Washing your car is an essential maintenance function that preserves your car’s finish and outward beauty to improve your enjoyment and the car’s resale value. While it’s simple to wash a car during the summer, washing it during the winter is often challenging, especially in colder climates. If you drive your vehicle on roads impacted by winter snow and ice, washing your car soon after the streets clear is critical to prevent corrosion caused by salt-based treatments meant to make driving safer. So, although washing your car in the winter won’t be fun, these tips should make the chore easier.
Don’t forget these tips for washing your car in winter
The following eight tips from J.D. Power aim to make an otherwise dreaded winter chore a little easier. Of course, in addition to washing the outside of your car, you should clean the inside, too, including vacuuming the carpet and wiping down interior surfaces like door sills, seats, and dash. But for now, we’ll focus on washing your car’s exterior when it’s cold outside.
1. Wear the proper clothing
We should all know by now to layer our clothing when going outdoors in the winter. Multiple layers of lightweight clothing allow you to add or remove a layer or two as conditions or your activity level warrant. In contrast, wearing only a sweater and a heavy coat leaves no room for flexibility in your attire.
Wool clothing continues to provide warmth even if it gets wet. Merino wool base layers, socks, and glove liners keep you warm even when you sweat while washing your car. Waterproof clothing, such as a rain jacket, rain pants, gloves, and slip-resistant rubber boots, should round out your outfit. Oh, and don’t forget to wear a warm hat that covers your ears.
2. Think warm if you’re washing your car in winter
If the temperature where you’ll wash your car is below freezing, it’s a good idea to warm up your car before you start. Go for a drive with the heat on, or let it warm up outside. A warm interior will help prevent the water you’re about to put on your car from freezing, but if it’s in the single digits or below, you may need to wait for a warmer day.
While thinking warm thoughts, fill your car-wash bucket with warm water and your manufacturer’s recommended car-wash detergent. The warm water will help loosen dirt and grime from your car, and your hands will thank you every time you wring out your sponge.
3. Find shelter or a spot inside
If you have a garage with enough room to work around the outside of your car, why not use it? After letting your car warm up, pull it into your garage and shut the engine off. Then use the warm water in your bucket and carefully wash your car top to bottom before moving it outside to rinse it off. If you don’t have a garage, you may need to find a sheltered spot next to your house or use a coin-operated car wash bay that offers protection from the wind.
4. Pay attention to the underside of your car
The underside of your car contains all sorts of places for caked-on mud, other dirt, debris, and harsh winter road treatment chemicals and salt to collect and eat away at your car’s metal foundation. Your car’s underside typically has little protection compared to the exterior’s painted and waxed surfaces.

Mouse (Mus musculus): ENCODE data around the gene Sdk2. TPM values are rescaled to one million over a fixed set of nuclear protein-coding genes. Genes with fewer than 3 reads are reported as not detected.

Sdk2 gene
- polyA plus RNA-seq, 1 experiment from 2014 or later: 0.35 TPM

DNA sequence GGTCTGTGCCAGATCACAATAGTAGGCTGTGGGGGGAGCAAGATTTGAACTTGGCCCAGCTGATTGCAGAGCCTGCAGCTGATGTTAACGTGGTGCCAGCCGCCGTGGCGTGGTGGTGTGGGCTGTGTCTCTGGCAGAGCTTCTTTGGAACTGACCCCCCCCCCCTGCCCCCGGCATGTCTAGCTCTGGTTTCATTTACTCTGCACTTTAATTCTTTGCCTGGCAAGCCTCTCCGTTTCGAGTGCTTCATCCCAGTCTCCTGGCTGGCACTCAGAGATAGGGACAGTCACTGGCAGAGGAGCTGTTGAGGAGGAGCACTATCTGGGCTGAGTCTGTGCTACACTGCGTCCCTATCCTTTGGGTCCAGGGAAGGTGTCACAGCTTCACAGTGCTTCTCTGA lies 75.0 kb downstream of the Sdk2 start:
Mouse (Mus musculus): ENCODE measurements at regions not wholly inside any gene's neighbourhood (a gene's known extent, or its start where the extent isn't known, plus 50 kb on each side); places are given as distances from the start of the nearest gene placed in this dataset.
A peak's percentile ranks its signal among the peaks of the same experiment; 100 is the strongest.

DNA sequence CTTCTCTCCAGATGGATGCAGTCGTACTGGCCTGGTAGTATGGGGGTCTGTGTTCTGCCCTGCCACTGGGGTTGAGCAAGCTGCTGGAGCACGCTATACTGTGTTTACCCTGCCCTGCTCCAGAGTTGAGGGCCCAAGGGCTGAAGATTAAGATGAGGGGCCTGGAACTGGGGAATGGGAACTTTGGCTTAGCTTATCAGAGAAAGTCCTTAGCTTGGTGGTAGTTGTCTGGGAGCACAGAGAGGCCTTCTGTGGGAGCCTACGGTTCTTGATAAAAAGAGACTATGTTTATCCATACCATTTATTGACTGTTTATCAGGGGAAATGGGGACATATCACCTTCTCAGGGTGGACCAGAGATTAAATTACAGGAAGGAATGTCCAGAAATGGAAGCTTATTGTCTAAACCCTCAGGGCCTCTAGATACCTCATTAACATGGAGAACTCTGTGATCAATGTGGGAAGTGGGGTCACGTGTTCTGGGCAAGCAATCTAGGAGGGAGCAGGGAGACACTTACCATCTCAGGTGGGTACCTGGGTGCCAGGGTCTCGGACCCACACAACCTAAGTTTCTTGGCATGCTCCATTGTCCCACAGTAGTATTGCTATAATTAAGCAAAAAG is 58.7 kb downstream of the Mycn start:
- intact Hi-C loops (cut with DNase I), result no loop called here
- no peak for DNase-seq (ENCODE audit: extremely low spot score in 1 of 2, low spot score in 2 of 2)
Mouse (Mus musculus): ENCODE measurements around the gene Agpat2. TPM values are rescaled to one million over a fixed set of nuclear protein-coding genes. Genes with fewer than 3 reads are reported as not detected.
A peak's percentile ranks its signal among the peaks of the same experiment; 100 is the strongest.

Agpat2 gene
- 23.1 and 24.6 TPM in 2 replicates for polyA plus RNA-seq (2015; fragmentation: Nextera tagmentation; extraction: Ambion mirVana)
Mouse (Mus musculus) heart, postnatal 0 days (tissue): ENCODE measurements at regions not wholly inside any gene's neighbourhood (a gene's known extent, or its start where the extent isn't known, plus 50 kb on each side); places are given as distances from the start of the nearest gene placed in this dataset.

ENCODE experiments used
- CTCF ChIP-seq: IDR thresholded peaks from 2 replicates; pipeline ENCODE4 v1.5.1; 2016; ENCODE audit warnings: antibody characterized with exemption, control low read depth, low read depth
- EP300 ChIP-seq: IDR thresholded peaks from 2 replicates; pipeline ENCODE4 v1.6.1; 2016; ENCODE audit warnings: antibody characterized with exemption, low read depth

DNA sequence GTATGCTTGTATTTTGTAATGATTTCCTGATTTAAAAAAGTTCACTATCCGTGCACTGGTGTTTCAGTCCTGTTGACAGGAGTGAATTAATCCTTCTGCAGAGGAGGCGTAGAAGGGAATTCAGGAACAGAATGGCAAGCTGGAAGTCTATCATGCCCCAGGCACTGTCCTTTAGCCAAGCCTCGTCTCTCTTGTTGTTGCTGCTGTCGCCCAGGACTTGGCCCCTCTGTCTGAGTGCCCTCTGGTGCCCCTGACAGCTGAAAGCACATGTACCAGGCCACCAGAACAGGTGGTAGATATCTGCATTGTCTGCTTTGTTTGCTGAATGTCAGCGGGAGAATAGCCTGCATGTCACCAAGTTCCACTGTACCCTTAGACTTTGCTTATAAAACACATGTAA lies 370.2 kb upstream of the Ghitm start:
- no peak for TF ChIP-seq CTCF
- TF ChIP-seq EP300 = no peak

At the very least, you should use your garden hose sprayer or pressure washer to spray as much of your car’s underside as possible, paying particular attention to the wheel wells, suspension components, and the backsides of the wheels.
5. Apply a de-icing solution to windshield wipers
Hopefully, you’ve filled your windshield washer fluid reservoir with de-icing washer fluid. After washing your vehicle and rinsing the exterior and undercarriage, activate your windshield washer and let it spray for “10 seconds or more with the wipers in motion.” The goal is to ensure the windshield wiper arms get coated with washer fluid to help them remain free of ice buildup when the weather turns bad.
6. Freeze-proof your doors and windows
After all the waterworks, open your doors and windows, including the sunroof, hood, trunk, hatchback, and fuel door. Take some old towels or buy rags specifically for the purpose, and dry the rubber seals and mechanisms as much as possible. If the sun is shining, leave them open to air dry before closing everything up.
7. Apply special winter wax
While your seals are drying is an excellent time to apply wax to your car’s exterior. While any car wax is better than no wax, using a winter wax formula will help to withstand winter’s assault on your car’s exterior finish. As always, check the owner’s manual for specifics about washing and waxing your vehicle.
8. Hire someone to wash your car in winter
There’s always the option of hiring someone to wash and detail your car for you, and finding a service that’ll come to your house and use their equipment, materials, and water is an internet (or Yellowpages) search away.
Also, at least one automatic car wash in your area will likely stay open in all but the coldest temperatures. Finally, most automated car washes have the added benefit of providing a good undercarriage wash thanks to spray nozzles on the floor aimed explicitly for that purpose.
What is the best way to wash your car in the winter?
There’s little doubt that hiring a professional to come to your house and wash your car is the best and easiest way to get the job done. However, that is also the most expensive option, often costing five times or more than the typical cost for an automated car wash, and it might not fit into your schedule. If you want to spend less, finding an automatic car wash open in your area is a good option too.
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